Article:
How much potential do you see in the ECAPS thruster technology?

I only have a year in this industry but I was surprised in my first week when I went to a space propulsion conference in France and the momentum and the interest in green propulsion was really amazing. Everybody was talking about this, everybody was so focused on the necessity of having some substantial progress on green propulsion as opposed to hydrazine and so it’s a very hot item. It’s getting a lot of attention and it’s really, really sophisticated technology. 

What are the market trends that have you so excited about the thruster business?

In many areas for many applications we are moving toward smaller and smaller satellites, including nanosats and cubesats. Many of these cubesat missions have been student programs and the like, but now I think we’re actually seeing strong commercial and defense and other applications that would require these smaller satellites to actually have a propulsion system. And one of the drivers would be to get out of the huge traditional satellite program cost structure with long lead times and get into something that is much more agile and that you can get into orbit much quicker but with strong capabilities and maybe not 10-, 15-year missions but maybe three months, six months, 12 months, what have you. Having green propulsion as a ready-made module off the shelf just to integrate into the satellite could give you a tremendous benefit as far as lead times and flexibility are concerned. 

You can put an ECAPS thruster on a cubesat?

The thrusters we have in the ECAPS program start from 1 newton up to, in the development road map, about 400 newtons. But for the cubesats we have our micropropulsion thruster, which is not flight proven but it’s at least right now on the QB50 program — we have been selected to fly on one of those satellites, called Estelle — and here we’re talking about cold gas propulsion using micro-electromechanical systems. 

Are you doing much business with the U.S. Defense Department? 

We see in the United States growing interest from the Defense Department. I wouldn’t say it’s huge today but we certainly see some movement in the opportunity. I think it’s official now that the Air Force has come out with a request for information regarding commercial sourcing of telemetry, tracking and control, so that could definitely become a growing sector for us. We’re operating under the Special Security Agreement in the United States, and that probably implies we are to some extent already providing services also to the Department of Defense sector.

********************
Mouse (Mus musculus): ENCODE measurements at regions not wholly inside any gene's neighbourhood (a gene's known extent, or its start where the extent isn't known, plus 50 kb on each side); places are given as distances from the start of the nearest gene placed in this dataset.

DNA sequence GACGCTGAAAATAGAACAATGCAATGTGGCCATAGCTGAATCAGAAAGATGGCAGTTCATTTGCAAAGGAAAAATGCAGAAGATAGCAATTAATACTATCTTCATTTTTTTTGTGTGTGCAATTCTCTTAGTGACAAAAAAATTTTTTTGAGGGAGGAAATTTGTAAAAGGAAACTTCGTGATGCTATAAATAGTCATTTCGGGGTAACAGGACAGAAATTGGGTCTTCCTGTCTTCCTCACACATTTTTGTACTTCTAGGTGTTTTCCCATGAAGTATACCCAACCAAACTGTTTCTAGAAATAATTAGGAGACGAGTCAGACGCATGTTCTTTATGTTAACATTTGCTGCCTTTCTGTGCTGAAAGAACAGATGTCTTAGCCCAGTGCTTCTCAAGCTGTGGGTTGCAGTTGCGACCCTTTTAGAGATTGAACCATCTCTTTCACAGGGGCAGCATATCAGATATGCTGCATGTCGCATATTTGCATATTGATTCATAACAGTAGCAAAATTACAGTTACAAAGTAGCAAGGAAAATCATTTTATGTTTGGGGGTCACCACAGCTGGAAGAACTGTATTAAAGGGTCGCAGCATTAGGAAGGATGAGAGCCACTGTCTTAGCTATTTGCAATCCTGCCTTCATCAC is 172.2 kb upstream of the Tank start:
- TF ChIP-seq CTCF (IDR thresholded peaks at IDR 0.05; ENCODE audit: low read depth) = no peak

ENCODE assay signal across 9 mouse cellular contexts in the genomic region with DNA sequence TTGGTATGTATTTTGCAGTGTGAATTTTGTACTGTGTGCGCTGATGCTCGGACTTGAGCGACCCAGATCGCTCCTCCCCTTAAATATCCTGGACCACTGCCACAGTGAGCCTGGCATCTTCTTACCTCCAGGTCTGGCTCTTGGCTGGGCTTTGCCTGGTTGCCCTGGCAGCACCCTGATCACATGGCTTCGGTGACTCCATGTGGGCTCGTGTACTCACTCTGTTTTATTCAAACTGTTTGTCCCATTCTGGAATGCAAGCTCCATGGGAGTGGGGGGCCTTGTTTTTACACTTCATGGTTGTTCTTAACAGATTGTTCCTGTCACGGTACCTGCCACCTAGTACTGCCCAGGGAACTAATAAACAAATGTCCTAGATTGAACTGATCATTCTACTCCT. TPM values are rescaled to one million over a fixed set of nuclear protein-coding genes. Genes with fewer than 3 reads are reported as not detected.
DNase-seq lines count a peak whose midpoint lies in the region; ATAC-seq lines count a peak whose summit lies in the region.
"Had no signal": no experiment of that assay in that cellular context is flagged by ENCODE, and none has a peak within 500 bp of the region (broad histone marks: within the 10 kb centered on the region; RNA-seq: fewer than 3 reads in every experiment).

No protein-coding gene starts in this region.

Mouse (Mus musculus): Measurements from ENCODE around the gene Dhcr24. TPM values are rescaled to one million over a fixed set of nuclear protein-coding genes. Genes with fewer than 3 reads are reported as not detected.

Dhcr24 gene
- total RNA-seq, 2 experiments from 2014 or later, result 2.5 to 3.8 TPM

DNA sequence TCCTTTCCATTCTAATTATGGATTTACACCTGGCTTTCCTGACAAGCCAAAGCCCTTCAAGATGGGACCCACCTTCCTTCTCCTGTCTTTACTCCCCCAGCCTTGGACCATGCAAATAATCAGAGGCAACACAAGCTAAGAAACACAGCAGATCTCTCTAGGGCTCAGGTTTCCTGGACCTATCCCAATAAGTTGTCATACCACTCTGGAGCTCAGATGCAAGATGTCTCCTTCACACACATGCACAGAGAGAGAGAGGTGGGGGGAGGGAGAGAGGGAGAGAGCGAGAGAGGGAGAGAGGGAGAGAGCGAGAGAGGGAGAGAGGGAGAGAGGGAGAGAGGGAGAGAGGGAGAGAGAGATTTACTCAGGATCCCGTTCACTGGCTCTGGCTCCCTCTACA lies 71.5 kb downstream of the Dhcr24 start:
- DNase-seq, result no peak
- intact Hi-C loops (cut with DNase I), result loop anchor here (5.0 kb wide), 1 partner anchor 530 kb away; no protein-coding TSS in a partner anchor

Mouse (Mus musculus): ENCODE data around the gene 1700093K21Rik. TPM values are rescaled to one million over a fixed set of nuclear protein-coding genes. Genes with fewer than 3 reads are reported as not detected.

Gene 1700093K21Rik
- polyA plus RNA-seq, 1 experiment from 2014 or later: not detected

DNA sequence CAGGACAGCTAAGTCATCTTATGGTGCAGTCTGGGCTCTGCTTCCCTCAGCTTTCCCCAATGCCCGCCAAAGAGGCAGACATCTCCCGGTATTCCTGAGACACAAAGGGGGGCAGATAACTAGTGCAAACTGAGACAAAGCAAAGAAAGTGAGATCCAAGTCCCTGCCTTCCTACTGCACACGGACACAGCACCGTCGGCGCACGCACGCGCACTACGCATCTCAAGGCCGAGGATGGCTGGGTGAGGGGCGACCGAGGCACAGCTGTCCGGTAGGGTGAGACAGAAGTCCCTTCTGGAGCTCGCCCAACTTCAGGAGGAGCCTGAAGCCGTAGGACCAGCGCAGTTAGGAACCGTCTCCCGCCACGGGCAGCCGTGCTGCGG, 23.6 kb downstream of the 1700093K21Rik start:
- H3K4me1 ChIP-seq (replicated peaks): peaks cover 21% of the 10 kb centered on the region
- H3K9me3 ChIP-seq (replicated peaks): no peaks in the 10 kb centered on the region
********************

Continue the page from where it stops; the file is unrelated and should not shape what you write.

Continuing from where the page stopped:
There’s a lot of concern these days about unauthorized signals being transmitted to satellites. What measures are you taking to secure your facilities?

It is definitely the No. 1 topic both at the board level and executive management of how we can ensure that we have the highest possible security standards. Obviously we understand that to be a viable external provider of these sorts of services, security must be part of our DNA. We have spent considerable time and effort on studies of our own vulnerability, penetration tests, also using external sources to give us challenges on where could there be gaps. We have recruited a strategic security officer with a very interesting military and risk management background and he’s driving a lot of activities within our organization to strengthen our security. We have, at the nonexecutive board level, recruited Hakan Syren, who is the former supreme commander of the Swedish Armed Forces and also the most recent chairman of the European Union military committee, to make sure that we enhance and build our security awareness and capabilities. 

Have there been any attempts by outside entities to penetrate your network?

We are constantly monitoring that, and I think that anybody who believes they are not approached through a hacking attempt is naïve. We can definitely identify all those activities and constantly assure ourselves that we have all the necessary mechanisms in place to detect that and prevent that. 

Warren Ferster is the Editor-in-Chief of SpaceNews and is responsible for all the news and editorial coverage in the weekly newspaper, the Web site and variety of specialty publications such as show dailies. He manages a staff of seven reporters...